The top images were selected by the Radiology in Training editorial board based on aggregate scores from individual editorial board members' rankings, according to the journal. The images were selected based on three criteria: novel technology or unusual pathology, educational or thought-provoking, and visually compelling.
The 2022 winner was from an article published June 14, 2022, titled, "Intradural Small Bowel Herniation." by neuroradiologists at the Francois Mitterrand University Hospital in Dijon, France. The cinematic 3D-rendered image depicts unusual pathology in a case of a 38-year-old woman with Marfan syndrome who underwent resection for a presumed right ovarian cyst.
Images of a 38-year-old woman with Marfan syndrome who was diagnosed with intradural small bowel herniation through a torn right S1 dural ectasia. (A) Oblique global illumination rendering of abdominal CT scan after semiautomatic segmentation of the enlarged afferent small bowel (*). The hernia orifice (arrowheads) separates the peritoneal cavity and the intradural space. (B, C) T2-weighted MRI scans in (B) axial and (C) sagittal planes show the herniated loop (arrowheads in B) of small bowel (* in B) ascending at L5-S1 (arrows), causing significant compression of the adjacent cauda equina nerve roots. Image courtesy of Radiology.
The first runner-up is an article published August 3, 2021, titled, "Myocarditis Following COVID-19 Vaccination," by a group at University Hospital Bonn, Venusberg-Campus 1, 53127 Bonn, Germany. This is the third consecutive year in which a COVID-related image was honored among top contenders.
Images of a 15-year-old boy with myocarditis after COVID-19 vaccination. One day after receiving his second vaccination dose, he developed fever, myalgia, and intermittent tachycardia. (A) T2-weighted short inversion time inversion recovery MRI scan at 1.5 T in short-axis view shows focal high-signal intensities (arrow) at basal lateral and inferior wall, indicating myocardial edema. (B) Late gadolinium enhancement image in short-axis view shows corresponding linear subepicardial enhancement (arrow), indicating inflammatory myocardial necrosis. (C) T1 mapping and (D) T2 mapping in short-axis view show elevated T1 and T2 at the mid ventricular lateral and inferolateral wall (arrow in C and D), indicating acute myocardial injury (focal T1, 1165 msec; focal T2, 70 msec; institution-specific cutoff values for acute myocarditis: T1 global ≥1000 msec, T2 global ≥55.9 msec). Image courtesy of Radiology.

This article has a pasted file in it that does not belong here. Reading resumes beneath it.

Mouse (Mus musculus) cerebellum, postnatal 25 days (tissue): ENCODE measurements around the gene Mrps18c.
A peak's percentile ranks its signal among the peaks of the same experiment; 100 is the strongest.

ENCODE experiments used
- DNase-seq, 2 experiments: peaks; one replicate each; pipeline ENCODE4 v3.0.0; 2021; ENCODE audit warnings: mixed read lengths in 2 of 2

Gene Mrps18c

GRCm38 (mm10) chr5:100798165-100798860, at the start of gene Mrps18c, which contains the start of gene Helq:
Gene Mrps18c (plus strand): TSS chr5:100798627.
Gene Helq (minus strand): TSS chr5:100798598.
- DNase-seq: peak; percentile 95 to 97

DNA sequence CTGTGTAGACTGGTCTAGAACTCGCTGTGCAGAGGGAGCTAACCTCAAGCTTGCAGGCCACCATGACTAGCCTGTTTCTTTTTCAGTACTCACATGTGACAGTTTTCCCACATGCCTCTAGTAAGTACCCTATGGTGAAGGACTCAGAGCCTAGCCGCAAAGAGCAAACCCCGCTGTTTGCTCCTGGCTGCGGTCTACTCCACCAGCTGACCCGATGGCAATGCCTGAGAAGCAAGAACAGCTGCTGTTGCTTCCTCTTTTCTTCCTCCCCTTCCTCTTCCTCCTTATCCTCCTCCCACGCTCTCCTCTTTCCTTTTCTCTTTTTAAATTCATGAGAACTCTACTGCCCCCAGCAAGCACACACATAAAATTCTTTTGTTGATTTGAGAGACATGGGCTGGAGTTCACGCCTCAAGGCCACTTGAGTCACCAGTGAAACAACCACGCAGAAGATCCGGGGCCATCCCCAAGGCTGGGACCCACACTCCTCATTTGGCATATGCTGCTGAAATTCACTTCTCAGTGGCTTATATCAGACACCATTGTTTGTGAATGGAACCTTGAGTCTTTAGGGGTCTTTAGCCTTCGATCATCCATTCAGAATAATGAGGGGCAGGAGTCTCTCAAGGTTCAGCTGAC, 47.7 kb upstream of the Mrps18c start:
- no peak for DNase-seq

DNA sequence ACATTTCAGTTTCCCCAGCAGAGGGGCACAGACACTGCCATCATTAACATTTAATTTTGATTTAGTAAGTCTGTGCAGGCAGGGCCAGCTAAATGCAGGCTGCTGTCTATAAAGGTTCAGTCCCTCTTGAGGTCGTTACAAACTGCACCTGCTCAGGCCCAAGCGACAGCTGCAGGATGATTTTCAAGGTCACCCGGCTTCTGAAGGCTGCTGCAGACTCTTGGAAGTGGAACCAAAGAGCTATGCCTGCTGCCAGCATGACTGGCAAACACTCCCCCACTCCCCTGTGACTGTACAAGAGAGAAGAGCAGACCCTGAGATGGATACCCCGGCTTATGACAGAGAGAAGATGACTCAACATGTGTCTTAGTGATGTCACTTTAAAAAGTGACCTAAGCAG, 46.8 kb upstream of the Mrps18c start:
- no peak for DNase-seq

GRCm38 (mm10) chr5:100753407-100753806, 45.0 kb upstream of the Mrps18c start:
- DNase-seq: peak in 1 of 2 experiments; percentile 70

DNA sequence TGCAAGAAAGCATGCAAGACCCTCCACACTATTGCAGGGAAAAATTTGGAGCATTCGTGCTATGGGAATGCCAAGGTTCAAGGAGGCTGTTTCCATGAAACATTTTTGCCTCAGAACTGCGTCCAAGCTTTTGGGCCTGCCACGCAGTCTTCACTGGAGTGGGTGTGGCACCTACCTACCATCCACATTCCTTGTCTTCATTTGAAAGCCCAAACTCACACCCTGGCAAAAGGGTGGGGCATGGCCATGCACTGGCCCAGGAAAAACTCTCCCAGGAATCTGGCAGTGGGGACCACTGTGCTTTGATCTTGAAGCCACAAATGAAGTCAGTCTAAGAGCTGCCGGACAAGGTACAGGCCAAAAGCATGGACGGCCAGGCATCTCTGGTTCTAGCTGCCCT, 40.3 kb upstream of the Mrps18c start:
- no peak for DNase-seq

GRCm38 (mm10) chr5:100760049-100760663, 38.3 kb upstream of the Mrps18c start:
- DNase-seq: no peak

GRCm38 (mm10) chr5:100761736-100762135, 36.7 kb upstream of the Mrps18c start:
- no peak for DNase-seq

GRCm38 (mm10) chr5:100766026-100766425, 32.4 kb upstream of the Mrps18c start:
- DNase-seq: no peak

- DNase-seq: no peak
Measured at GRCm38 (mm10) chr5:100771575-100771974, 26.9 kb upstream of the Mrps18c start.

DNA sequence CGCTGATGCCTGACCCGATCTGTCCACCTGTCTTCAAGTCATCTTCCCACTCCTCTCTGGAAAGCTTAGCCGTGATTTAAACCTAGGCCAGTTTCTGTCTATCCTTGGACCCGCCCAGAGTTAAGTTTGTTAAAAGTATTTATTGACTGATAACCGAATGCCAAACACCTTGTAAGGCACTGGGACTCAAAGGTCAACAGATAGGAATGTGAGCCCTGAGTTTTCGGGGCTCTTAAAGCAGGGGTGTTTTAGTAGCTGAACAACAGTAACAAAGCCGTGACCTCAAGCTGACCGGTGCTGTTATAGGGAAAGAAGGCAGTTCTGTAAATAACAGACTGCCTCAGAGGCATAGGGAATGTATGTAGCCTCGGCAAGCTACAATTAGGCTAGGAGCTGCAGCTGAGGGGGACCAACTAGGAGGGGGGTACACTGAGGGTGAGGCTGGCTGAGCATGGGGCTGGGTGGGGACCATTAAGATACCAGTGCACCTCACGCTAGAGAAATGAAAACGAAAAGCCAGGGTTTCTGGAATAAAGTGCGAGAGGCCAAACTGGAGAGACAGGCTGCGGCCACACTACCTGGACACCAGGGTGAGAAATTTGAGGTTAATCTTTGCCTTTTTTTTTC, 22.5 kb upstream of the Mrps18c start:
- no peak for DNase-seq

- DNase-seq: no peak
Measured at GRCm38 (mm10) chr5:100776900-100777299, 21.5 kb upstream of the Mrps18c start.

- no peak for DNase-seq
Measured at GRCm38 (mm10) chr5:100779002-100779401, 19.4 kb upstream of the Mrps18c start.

The second runner-up was a tie between two articles. The first, "CT of Ongoing Intracerebral Hemorrhage," is by a group at the People's Hospital of Deyang City in Sichuan, China. The image captured the rapid evolution of a progressively expanding intracerebral hemorrhage in a 73-year-old man.
Images of a 73-year-old man with acute left-sided weakness. (A) Axial noncontrast CT image of the head shows no intracerebral hemorrhage. (B) Arterial phase CT angiogram obtained 192 seconds later, after administration of contrast material, demonstrates focal enhancement in the left basal ganglia (arrow). (C, D) CT angiograms obtained in the (C) second and (D) third phases, with delays of 39 seconds and 38 seconds, respectively, highlight the active expansion of the intracerebral hemorrhage with the blood-contrast level (arrows). (E) Coronal maximum intensity projection image reveals that the bleeding was located near the distal ends of the lenticulostriate arteries (arrow). (F) Follow-up noncontrast CT image obtained 1 hour after the third phase CT angiogram shows massive enlargement of the hematoma, intraventricular hemorrhage, hydrocephalus, and subfalcine herniation. Image courtesy of Radiology.
All three images exemplify the significant contributions made by radiology to the field of medicine and were selected from 43 images published between July 2, 2021, and June 30, 2022, up from 29 in 2021, the journal said.
All images were published in open-access articles, with the full article announcing the winners available on the journal's website.
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